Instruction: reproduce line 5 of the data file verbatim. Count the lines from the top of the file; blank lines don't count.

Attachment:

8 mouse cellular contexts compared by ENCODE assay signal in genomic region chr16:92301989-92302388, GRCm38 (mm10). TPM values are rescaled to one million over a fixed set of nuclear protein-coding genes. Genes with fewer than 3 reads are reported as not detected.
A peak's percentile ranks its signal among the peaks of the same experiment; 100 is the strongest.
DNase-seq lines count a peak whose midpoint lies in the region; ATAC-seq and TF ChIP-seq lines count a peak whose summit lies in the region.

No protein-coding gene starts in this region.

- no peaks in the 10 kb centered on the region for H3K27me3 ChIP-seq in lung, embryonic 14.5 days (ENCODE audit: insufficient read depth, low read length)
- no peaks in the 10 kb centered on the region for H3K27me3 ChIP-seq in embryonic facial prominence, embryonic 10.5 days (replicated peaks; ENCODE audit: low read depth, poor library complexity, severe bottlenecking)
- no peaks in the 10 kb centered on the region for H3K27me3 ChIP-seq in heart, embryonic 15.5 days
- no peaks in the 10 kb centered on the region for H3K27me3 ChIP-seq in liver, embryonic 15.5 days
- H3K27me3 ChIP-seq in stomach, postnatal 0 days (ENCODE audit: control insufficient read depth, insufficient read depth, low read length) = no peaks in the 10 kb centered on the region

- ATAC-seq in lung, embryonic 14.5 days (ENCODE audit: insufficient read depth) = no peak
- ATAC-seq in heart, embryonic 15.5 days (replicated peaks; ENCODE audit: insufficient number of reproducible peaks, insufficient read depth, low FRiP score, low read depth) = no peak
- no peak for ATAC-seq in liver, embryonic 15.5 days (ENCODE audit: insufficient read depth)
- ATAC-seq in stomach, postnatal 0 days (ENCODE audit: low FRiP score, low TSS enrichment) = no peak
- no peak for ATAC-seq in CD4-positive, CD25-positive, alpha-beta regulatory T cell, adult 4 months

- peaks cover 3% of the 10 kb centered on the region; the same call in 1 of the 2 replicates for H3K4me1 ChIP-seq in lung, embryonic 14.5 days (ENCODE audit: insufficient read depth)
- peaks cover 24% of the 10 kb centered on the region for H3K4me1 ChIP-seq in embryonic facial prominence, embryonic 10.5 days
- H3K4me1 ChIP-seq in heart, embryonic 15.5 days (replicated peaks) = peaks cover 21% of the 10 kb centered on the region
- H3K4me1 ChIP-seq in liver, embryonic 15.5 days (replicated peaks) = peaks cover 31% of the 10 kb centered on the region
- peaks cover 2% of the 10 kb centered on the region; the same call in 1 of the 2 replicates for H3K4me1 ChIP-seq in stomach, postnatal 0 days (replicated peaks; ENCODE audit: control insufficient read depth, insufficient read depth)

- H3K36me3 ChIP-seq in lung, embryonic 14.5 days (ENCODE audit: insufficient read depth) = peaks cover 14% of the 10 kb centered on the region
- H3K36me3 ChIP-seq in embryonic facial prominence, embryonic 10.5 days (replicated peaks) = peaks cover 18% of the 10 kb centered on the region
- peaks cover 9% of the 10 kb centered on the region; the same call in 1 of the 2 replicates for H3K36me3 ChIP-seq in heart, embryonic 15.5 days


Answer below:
- no peaks in the 10 kb centered on the region for H3K27me3 ChIP-seq in lung, embryonic 14.5 days (ENCODE audit: insufficient read depth, low read length)